New Orleans Mayor Ray Nagin is urging federal authorities to work quickly to help rebuild the city, which was devastated three-months ago by Hurricane Katrina.
Shortly after Hurricane Katrina battered New Orleans, President Bush went there, and made a nationally-televised pledge to, in his words, "do whatever it takes" to rebuild the city.
Speaking Sunday on the ABC television program "This Week," New Orleans Mayor Ray Nagin said he believes that promise was sincere at the time. But now, three months later, he says, he sees little follow-through.
"I think he (Bush) made the commitment, and I think he meant the commitment then. I think he is in a really bad spot right now with Congressm," Mr. Nagin says. "Congress seems to be going in a different direction."
Mayor Nagin said the most urgent task for federal authorities is rebuilding the damaged levee system that protected New Orleans from most flooding, until Hurricane Katrina. He said it is important to repair the levees before the start of the next hurricane season, which begins June first.
Another challenge is persuading the hundreds-of-thousands of New Orleans residents who fled the city to return. Mayor Nagin has traveled to several other cities to hold town hall style meetings with his evacuated constituents. He says most of them want to go back to their homes, but are frustrated because they cannot put their lives on hold, waiting for New Orleans' infrastructure to be restored.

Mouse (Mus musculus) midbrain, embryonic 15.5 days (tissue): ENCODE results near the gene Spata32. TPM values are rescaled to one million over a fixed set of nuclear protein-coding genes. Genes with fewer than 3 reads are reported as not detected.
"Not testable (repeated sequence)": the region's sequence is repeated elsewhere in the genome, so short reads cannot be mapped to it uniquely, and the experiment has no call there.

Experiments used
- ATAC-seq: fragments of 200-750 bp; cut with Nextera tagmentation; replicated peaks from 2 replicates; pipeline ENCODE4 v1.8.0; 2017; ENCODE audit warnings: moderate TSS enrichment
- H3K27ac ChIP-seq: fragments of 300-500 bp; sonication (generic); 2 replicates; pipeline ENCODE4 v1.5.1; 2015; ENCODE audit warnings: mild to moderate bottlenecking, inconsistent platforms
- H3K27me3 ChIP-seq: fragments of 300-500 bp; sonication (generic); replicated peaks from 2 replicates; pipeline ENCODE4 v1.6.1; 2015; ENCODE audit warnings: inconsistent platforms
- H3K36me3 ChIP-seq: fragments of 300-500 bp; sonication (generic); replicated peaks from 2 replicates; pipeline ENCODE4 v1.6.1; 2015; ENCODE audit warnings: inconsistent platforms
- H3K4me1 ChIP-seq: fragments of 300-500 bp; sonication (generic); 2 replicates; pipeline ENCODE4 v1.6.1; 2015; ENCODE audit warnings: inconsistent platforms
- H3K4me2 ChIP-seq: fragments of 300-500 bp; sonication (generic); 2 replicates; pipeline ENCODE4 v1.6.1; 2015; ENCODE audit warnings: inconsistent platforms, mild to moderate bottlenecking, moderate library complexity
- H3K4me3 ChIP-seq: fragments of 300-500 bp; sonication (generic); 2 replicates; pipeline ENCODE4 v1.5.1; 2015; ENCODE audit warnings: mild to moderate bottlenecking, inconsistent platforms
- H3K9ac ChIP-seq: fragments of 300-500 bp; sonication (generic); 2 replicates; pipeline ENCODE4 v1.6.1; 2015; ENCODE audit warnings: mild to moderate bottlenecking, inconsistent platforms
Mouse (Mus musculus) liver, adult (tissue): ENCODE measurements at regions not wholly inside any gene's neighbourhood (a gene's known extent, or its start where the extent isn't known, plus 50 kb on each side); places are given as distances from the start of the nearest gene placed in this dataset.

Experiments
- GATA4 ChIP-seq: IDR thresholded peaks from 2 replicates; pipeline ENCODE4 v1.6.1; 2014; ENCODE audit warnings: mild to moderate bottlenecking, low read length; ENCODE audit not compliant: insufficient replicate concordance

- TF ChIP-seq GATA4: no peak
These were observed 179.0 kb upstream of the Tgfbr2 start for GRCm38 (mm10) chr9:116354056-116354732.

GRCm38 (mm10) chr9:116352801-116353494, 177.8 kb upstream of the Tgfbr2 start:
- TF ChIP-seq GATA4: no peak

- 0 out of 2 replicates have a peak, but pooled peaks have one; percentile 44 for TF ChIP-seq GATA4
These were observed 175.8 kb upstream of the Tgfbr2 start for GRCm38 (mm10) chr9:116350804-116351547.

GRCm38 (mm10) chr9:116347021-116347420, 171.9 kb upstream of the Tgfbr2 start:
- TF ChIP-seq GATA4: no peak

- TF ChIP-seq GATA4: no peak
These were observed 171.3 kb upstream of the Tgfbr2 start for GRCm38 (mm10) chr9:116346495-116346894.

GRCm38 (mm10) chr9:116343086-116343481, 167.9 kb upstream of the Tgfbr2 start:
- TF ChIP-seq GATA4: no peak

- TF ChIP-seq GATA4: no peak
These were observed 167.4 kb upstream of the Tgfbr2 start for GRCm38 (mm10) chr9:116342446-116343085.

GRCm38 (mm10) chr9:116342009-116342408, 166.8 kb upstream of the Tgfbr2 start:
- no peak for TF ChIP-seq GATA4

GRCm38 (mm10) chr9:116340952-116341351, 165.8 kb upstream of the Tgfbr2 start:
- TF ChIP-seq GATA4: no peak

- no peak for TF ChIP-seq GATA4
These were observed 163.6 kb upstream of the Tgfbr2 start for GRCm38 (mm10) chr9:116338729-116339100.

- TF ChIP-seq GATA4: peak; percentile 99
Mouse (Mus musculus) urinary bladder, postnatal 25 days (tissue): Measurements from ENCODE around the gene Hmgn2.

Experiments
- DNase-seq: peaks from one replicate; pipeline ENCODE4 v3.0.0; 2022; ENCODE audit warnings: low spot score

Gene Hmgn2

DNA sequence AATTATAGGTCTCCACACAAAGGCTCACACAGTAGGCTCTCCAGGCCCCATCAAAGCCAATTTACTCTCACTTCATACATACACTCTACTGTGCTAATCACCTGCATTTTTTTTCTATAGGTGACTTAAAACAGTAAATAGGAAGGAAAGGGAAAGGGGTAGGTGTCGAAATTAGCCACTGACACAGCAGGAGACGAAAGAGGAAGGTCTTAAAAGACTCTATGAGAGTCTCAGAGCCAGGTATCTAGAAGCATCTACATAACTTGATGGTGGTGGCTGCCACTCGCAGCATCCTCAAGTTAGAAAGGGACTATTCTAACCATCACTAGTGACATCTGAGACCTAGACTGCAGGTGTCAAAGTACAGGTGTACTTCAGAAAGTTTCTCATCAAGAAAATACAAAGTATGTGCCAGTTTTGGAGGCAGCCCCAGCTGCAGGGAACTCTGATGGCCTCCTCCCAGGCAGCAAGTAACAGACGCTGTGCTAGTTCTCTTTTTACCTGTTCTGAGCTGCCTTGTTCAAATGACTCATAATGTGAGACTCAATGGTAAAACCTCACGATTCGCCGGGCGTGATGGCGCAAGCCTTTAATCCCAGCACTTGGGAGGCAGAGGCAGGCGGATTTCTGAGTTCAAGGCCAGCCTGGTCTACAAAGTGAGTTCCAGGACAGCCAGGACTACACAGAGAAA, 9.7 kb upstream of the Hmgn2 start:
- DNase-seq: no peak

"There are a certain number of people that will not come back," Mr. Nagin says. "You cannot have poor people get one-way tickets out, and be spread out among 44 different states, some of our residents, and expect them to get back easily."
When asked about complaints from some Americans about why tax-payer money should be used to rebuild New Orleans, Mayor Nagin countered with questions about U.S. government money going to help people in other countries.
"Why should we be paying to rebuild Iraq? Why should we have rebuilt Japan? Are you telling me that it is more acceptable for Americans to spend money on foreign soil, for foreign citizens, than to spend money on New Orleans, which is an American city? I do not get that, and it blows me away (astounds me), every time I hear that," Mr. Nagin says.
Since New Orleans is in the midst of recovering from Katrina's devastation, Louisiana State Governor Kathleen Blanco postponed elections for the city's mayor and city council. She said the polls, originally scheduled for February fourth, now should be held by September 30th.
New Orleans will have extra time to track down and communicate with voters scattered around the country. Officials say the city also will need to bring in temporary voting buildings and hire dozens of new election workers.
Meantime, authorities are warning of the emergence of a major health crisis brought on by, among other things, harmful chemicals released by buildings that burned and mold left behind when stagnant floodwaters receded.